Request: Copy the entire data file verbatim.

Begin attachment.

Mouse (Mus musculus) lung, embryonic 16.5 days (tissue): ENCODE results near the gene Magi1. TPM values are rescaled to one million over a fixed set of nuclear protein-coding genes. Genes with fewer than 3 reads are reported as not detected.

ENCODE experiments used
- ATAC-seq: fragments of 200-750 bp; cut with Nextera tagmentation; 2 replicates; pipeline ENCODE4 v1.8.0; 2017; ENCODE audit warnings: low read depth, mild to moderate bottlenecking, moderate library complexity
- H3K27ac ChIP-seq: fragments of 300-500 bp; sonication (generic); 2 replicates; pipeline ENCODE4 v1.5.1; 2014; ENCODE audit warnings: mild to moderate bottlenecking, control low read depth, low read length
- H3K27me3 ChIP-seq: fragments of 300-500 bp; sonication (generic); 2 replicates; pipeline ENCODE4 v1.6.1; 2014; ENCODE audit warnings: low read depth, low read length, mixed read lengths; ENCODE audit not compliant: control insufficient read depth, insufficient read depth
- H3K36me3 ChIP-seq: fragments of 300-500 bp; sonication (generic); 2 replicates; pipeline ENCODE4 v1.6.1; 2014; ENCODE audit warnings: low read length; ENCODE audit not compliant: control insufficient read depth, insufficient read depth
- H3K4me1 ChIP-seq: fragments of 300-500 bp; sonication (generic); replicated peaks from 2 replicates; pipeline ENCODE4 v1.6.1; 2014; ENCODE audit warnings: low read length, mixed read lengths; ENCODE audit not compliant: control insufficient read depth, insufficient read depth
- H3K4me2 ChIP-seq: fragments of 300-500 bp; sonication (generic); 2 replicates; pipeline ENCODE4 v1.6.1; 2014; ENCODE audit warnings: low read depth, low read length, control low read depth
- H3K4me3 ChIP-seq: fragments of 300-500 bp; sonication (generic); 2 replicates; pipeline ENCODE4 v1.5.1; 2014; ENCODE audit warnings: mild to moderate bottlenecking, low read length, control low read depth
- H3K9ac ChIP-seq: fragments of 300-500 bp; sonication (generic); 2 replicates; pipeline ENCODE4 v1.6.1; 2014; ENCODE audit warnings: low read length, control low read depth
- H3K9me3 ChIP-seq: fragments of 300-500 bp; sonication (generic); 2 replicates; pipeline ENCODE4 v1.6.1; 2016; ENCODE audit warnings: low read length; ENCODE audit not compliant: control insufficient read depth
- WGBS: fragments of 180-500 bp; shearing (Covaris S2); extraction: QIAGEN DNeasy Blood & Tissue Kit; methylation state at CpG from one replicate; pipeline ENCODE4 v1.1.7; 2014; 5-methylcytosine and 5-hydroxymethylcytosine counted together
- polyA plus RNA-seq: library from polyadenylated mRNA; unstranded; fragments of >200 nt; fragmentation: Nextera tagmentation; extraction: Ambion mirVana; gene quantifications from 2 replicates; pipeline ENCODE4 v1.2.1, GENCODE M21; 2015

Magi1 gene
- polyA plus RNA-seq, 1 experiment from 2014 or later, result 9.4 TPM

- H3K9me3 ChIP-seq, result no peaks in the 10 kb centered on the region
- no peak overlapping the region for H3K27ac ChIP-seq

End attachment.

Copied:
Mouse (Mus musculus) lung, embryonic 16.5 days (tissue): ENCODE results near the gene Magi1. TPM values are rescaled to one million over a fixed set of nuclear protein-coding genes. Genes with fewer than 3 reads are reported as not detected.

ENCODE experiments used
- ATAC-seq: fragments of 200-750 bp; cut with Nextera tagmentation; 2 replicates; pipeline ENCODE4 v1.8.0; 2017; ENCODE audit warnings: low read depth, mild to moderate bottlenecking, moderate library complexity
- H3K27ac ChIP-seq: fragments of 300-500 bp; sonication (generic); 2 replicates; pipeline ENCODE4 v1.5.1; 2014; ENCODE audit warnings: mild to moderate bottlenecking, control low read depth, low read length
- H3K27me3 ChIP-seq: fragments of 300-500 bp; sonication (generic); 2 replicates; pipeline ENCODE4 v1.6.1; 2014; ENCODE audit warnings: low read depth, low read length, mixed read lengths; ENCODE audit not compliant: control insufficient read depth, insufficient read depth
- H3K36me3 ChIP-seq: fragments of 300-500 bp; sonication (generic); 2 replicates; pipeline ENCODE4 v1.6.1; 2014; ENCODE audit warnings: low read length; ENCODE audit not compliant: control insufficient read depth, insufficient read depth
- H3K4me1 ChIP-seq: fragments of 300-500 bp; sonication (generic); replicated peaks from 2 replicates; pipeline ENCODE4 v1.6.1; 2014; ENCODE audit warnings: low read length, mixed read lengths; ENCODE audit not compliant: control insufficient read depth, insufficient read depth
- H3K4me2 ChIP-seq: fragments of 300-500 bp; sonication (generic); 2 replicates; pipeline ENCODE4 v1.6.1; 2014; ENCODE audit warnings: low read depth, low read length, control low read depth
- H3K4me3 ChIP-seq: fragments of 300-500 bp; sonication (generic); 2 replicates; pipeline ENCODE4 v1.5.1; 2014; ENCODE audit warnings: mild to moderate bottlenecking, low read length, control low read depth
- H3K9ac ChIP-seq: fragments of 300-500 bp; sonication (generic); 2 replicates; pipeline ENCODE4 v1.6.1; 2014; ENCODE audit warnings: low read length, control low read depth
- H3K9me3 ChIP-seq: fragments of 300-500 bp; sonication (generic); 2 replicates; pipeline ENCODE4 v1.6.1; 2016; ENCODE audit warnings: low read length; ENCODE audit not compliant: control insufficient read depth
- WGBS: fragments of 180-500 bp; shearing (Covaris S2); extraction: QIAGEN DNeasy Blood & Tissue Kit; methylation state at CpG from one replicate; pipeline ENCODE4 v1.1.7; 2014; 5-methylcytosine and 5-hydroxymethylcytosine counted together
- polyA plus RNA-seq: library from polyadenylated mRNA; unstranded; fragments of >200 nt; fragmentation: Nextera tagmentation; extraction: Ambion mirVana; gene quantifications from 2 replicates; pipeline ENCODE4 v1.2.1, GENCODE M21; 2015

Magi1 gene
- polyA plus RNA-seq, 1 experiment from 2014 or later, result 9.4 TPM

- H3K9me3 ChIP-seq, result no peaks in the 10 kb centered on the region
- no peak overlapping the region for H3K27ac ChIP-seq